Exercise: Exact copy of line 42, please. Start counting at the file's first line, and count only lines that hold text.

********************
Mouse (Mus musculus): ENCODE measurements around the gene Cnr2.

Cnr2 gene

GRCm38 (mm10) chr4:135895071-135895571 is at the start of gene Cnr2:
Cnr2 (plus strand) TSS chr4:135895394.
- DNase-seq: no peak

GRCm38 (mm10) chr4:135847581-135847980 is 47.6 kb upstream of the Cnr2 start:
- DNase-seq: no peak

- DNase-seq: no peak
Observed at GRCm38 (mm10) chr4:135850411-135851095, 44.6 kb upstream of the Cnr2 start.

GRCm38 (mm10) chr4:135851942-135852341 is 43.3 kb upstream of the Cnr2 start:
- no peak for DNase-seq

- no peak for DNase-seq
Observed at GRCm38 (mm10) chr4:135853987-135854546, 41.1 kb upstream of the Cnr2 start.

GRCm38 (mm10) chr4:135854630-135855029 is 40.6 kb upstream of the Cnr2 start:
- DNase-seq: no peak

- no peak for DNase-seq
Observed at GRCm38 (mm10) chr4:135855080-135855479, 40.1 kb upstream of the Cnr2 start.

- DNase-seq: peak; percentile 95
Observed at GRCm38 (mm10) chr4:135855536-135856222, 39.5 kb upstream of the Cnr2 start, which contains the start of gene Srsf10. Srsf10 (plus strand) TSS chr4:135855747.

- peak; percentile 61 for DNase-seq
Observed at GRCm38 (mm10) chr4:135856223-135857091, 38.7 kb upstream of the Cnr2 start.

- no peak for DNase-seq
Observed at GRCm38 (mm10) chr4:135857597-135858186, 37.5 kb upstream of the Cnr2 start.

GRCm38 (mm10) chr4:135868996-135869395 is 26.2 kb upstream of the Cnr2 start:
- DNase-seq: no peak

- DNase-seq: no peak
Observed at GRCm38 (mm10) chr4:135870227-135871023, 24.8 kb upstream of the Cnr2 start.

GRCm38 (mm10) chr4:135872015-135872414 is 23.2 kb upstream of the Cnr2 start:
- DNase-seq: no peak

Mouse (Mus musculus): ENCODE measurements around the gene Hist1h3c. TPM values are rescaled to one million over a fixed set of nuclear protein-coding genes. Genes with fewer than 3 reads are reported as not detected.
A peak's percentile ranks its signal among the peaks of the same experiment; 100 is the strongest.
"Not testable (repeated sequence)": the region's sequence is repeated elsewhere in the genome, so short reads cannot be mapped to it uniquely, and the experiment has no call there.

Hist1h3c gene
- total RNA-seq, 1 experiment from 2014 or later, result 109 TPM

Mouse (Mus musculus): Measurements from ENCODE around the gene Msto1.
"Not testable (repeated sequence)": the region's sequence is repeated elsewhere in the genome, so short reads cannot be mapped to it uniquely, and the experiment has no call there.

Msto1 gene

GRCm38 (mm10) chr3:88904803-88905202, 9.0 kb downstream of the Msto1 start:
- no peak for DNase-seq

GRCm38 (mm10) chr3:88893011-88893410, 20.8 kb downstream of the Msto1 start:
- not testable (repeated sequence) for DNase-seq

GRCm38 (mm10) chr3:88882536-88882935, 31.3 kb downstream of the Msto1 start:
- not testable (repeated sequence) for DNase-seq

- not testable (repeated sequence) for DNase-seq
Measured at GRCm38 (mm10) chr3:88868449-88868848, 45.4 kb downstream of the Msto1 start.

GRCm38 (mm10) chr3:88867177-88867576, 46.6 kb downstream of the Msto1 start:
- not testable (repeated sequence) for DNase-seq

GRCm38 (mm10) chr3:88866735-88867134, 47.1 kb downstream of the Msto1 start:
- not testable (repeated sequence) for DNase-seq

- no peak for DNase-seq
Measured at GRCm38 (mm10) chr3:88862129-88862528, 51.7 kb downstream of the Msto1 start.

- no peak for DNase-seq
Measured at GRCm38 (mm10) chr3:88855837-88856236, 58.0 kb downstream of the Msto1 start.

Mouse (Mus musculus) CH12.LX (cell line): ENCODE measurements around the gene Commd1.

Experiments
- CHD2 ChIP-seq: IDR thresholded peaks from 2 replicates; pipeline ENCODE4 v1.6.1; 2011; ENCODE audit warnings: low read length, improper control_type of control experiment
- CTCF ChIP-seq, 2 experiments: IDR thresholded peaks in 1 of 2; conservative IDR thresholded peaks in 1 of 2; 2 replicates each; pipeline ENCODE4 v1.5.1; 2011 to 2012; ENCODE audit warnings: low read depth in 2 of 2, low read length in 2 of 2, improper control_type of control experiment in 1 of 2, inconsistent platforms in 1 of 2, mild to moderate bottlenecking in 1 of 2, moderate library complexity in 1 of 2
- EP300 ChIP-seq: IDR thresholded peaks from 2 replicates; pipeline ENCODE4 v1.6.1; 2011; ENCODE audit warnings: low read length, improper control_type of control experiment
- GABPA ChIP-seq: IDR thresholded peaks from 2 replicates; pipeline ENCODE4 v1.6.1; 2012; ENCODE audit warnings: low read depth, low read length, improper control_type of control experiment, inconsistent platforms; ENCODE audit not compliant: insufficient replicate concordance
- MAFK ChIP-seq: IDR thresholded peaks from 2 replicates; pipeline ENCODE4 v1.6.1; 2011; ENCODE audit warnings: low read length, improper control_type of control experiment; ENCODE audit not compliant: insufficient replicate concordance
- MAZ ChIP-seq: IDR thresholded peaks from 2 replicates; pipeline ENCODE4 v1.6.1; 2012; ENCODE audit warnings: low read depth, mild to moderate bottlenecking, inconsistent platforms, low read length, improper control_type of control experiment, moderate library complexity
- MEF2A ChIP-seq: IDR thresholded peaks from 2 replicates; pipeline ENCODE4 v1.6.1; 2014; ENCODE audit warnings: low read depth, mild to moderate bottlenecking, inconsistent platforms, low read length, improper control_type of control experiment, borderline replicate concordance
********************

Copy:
GRCm38 (mm10) chr3:88882536-88882935, 31.3 kb downstream of the Msto1 start: